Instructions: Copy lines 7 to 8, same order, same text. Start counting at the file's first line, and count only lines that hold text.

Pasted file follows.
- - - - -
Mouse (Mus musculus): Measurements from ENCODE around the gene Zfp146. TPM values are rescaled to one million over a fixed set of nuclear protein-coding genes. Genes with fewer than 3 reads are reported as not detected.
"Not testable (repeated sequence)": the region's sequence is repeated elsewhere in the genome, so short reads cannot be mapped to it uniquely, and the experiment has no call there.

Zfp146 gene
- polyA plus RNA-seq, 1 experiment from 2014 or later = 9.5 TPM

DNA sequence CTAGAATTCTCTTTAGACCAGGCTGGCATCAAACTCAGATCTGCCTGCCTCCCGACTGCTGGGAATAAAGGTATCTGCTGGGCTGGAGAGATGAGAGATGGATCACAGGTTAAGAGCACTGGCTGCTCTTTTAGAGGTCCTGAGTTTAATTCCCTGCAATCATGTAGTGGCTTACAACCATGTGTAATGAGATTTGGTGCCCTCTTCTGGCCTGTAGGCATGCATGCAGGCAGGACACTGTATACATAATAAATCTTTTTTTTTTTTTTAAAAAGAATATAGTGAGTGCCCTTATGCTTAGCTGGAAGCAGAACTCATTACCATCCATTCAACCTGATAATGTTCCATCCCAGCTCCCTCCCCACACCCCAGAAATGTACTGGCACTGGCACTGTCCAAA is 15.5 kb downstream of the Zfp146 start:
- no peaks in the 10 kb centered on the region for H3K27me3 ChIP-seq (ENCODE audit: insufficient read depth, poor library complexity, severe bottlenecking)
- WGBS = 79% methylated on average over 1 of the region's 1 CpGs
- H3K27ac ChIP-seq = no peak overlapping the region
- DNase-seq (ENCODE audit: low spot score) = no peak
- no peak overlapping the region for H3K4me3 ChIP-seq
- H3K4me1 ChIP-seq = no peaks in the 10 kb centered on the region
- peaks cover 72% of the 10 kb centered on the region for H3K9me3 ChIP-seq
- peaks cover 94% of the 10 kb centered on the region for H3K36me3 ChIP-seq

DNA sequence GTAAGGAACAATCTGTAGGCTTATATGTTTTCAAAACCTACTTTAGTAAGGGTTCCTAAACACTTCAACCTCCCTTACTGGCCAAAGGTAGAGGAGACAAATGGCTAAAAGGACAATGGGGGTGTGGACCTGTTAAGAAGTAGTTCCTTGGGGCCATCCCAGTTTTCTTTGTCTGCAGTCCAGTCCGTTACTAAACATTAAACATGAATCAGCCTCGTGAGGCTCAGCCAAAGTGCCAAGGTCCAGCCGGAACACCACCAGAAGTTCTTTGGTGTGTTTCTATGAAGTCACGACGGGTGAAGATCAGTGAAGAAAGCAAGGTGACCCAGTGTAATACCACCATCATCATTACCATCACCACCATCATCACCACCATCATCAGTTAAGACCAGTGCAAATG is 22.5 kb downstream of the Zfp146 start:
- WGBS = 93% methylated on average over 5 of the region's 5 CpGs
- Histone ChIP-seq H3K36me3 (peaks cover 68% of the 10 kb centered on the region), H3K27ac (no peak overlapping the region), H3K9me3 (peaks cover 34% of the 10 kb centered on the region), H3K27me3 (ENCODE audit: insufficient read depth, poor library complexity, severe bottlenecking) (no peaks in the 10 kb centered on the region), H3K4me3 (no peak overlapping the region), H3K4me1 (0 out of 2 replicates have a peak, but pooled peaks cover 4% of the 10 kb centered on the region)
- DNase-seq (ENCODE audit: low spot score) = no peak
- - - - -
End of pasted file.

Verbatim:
- WGBS = 79% methylated on average over 1 of the region's 1 CpGs
- H3K27ac ChIP-seq = no peak overlapping the region